Over the course of a few Twin Peaks festivals and the Twin Peaks cast reunion last year, I have had the utmost pleasure of speaking with Charlotte Stewart a number of times. I have been continually fascinated by her wealth of stories about her time spent working on Eraserhead and Twin Peaks. I thought it would be fantastic to share some of those stories with my readers and she graciously agreed to speak with me in depth and on the record about her roles as Mary X in Eraserhead and as Betty Briggs onTwin Peaks. And away we go…
BD: Tell me about growing up and how you got into acting?
CS: I was a bit of a show off as a child. I came from a small town in Northern California and there wasn’t a whole lot to do so I roller skated competitively from the time i was in the third grade until I was out of high school. I always loved to put on big shows and raise money for trips to regional competitions and I liked that part the best! I wasn’t a very good student in high school so I didn’t have a choice of colleges to go to, and I saw an ad in a magazine for the Pasadena Playhouse at the State Theatre of California so I applied without telling my parents, and I was accepted and then I told my mom and dad. It was out of the blue but I guess they figured it fit my personality so they let me go, I guess they figured I would find out there if I really wanted to do it or not, and I was just really lucky. I wasn’t very good in the beginning but then I caught on and I had my first professional television role at the end of my second year, it was called The Loretta Young show which you are well too young to remember!
BD: So what role did you first get when you thought “wow, I’ve made it!”?
CS: The first one that said “Ah! I can do this!” – it was actually about three or four years into my acting career, and I’d already done a lot of television. I’d done a lot of series as a guest actor, but the first one I felt professional was on Gunsmoke. I had a lead role and we were doing a really long tracking shot down the street of Dodge with a young man named Robert Pine, and we were walking and talking and had to stay within a certain range of the camera and it’s a big deal if they have to stop and do it over again! It was a long scene but I remember thinking in the middle of the scene “I can do this…this is what I’m supposed to do!” while we were walking and doing the dialogue. That was really the point where it became clear that I could make a living doing it and that was pretty exciting.
myself, Charlotte, and my brother Peyton at the 2009 Twin Peaks Festival
BD: So you did speedway with Elvis and Nancy Sinatra in the late 60’s…
CS: Yes I did! I had a small part but it was fun because I got to work with Elvis. It wasn’t a very good movie but looking back it was something not a lot of people get to do. He was really nice and spent a lot of time talking with me, just sitting side by side in chairs waiting for setup and stuff. This was back in 1966 or 67, and it was great.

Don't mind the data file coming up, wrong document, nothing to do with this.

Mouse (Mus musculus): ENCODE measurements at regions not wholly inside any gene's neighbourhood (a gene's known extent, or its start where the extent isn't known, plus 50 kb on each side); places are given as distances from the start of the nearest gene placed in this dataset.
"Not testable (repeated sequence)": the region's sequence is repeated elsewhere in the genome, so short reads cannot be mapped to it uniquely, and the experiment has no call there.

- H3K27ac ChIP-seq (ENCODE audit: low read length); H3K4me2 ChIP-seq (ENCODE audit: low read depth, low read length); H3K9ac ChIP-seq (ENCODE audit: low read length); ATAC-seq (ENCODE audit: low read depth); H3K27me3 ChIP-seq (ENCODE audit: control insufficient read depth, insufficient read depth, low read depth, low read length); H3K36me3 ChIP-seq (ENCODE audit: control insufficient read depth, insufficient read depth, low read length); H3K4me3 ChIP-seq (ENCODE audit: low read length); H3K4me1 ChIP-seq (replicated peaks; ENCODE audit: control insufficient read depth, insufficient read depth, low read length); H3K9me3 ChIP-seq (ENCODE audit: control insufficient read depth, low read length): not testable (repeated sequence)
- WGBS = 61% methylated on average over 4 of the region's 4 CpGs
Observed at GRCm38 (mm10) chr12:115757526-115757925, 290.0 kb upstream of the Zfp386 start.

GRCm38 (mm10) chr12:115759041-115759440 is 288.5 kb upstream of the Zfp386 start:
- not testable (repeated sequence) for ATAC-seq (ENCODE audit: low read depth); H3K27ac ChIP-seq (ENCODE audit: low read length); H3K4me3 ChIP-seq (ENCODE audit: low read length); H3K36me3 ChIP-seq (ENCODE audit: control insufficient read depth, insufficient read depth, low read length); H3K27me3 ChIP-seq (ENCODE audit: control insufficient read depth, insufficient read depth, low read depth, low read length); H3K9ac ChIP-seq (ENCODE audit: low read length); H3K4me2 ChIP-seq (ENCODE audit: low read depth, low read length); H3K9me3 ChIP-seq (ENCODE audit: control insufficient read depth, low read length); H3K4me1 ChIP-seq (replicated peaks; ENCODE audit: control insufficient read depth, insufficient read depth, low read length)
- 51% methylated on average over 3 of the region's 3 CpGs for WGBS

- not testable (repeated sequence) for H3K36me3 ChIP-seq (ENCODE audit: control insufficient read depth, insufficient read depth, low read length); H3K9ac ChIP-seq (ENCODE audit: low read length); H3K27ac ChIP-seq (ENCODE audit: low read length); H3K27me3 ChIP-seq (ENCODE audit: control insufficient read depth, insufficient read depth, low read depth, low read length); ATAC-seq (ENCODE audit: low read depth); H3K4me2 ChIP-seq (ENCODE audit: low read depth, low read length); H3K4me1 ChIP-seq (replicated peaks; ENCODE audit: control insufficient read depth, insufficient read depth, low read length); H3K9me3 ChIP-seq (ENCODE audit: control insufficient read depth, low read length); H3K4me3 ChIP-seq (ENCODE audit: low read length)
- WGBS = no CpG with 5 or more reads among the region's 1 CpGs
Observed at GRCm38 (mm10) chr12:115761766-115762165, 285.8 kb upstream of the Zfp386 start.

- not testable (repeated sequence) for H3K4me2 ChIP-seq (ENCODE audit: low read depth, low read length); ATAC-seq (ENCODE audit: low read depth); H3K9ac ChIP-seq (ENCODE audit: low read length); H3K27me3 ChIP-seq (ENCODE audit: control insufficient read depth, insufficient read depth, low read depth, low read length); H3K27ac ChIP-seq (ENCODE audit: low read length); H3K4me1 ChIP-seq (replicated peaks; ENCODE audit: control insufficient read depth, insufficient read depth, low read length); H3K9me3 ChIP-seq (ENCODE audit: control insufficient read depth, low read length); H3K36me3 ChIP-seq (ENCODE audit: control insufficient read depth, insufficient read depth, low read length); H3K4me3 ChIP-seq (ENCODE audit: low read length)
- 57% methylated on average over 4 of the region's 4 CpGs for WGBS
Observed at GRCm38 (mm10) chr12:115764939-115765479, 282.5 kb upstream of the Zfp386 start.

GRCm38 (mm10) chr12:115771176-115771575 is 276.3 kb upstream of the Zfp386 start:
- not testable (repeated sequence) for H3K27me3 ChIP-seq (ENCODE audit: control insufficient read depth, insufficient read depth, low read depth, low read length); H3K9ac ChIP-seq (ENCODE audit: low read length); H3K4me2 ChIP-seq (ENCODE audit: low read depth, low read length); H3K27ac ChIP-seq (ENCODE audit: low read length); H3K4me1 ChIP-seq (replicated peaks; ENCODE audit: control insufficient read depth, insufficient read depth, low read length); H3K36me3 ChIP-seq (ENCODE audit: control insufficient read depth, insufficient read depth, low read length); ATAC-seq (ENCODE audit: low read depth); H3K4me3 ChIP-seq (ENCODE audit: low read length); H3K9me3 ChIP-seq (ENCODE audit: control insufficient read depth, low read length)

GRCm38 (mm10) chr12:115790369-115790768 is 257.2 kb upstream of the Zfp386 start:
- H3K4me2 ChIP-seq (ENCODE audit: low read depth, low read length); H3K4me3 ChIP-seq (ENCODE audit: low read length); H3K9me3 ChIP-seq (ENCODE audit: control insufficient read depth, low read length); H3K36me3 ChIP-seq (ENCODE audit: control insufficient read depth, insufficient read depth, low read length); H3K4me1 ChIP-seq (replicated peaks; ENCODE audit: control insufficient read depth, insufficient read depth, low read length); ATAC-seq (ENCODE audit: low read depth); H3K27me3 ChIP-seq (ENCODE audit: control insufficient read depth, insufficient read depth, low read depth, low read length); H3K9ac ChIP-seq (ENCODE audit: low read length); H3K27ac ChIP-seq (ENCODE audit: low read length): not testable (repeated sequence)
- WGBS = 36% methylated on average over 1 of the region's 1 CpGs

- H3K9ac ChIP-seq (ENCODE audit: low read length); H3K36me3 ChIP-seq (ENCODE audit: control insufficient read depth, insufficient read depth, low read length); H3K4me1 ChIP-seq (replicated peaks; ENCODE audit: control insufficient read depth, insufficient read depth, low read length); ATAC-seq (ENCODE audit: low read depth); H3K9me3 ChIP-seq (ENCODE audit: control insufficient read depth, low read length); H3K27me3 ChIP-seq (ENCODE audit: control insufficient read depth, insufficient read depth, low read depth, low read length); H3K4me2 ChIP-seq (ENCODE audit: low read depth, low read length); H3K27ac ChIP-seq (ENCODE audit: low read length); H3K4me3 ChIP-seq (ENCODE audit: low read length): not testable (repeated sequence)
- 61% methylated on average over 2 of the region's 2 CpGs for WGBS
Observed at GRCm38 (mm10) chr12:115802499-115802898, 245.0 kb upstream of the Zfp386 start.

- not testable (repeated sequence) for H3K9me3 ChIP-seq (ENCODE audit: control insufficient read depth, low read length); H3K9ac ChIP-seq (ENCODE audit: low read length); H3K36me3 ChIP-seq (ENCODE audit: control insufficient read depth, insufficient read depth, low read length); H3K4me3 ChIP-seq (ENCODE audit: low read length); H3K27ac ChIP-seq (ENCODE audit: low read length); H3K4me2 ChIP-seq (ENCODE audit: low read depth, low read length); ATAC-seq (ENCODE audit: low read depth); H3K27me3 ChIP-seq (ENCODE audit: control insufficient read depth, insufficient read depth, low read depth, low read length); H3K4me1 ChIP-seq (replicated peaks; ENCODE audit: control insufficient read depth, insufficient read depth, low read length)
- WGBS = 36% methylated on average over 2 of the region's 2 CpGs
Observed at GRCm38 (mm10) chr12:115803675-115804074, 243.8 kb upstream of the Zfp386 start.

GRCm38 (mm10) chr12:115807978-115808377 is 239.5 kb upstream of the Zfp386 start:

BD: That was right around his ’68 comeback, that must have been cool to meet him in that transitional period in his career.
CS: It was. I was in school in the 50’s when he hit it really big and sitting there talking with him I’m thinking “Oh my God! Elvis is holding my hand telling me about his mother”…(laughs) it was pretty surreal!
BD: How did you first meet David Lynch and get involved with Eraserhead?
CS: My roommate was assisting Jack Fisk at the American Film Institute in the early 70’s and she came home one day and said there was a student director that’s doing a film, Jack Fisk is doing props and they are looking for an actress to play the part. I used to do student films all the time, they don’t pay you anything but it was fun and it keeps your chops up, so I said “sure”. So David and Peggy (Reavey) came to dinner at my house and I was living way out in Topanga Canyon in L.A then. David brought a sack of wheat seed as a gift. I will never figure that one out but maybe he figured we lived out in the country and he figured we grew wheat. It was very strange! We had dinner and he gave me a script and I didn’t understand it. He said I could play Mary, I said “great” and I thought “this will take a couple of weeks”…and it took several years in and out.
above: scenes from family dinner in Eraserhead
BD: What was that experience like, shooting Eraserhead day to day?
It was really surprising, and I really thought in the beginning he didn’t know what he was doing because he took so long, he took forever to set up shots. But I’m trained to follow the director’s direction. He’d say “just hold it until I say cut” and I would think “ok, i can do that” and it would just go on and on and on…and I just did it never really thinking it was going to be as special as it was. Even when I saw it the first time I told David it gave me a headache (laughs). He called me and said “well Charlotte what do you think?” I said “David to tell you the truth it feels like a toothache, it hurts so bad.” He said “swell!”.
BD: I read at one point he was showing a three hour cut to audiences?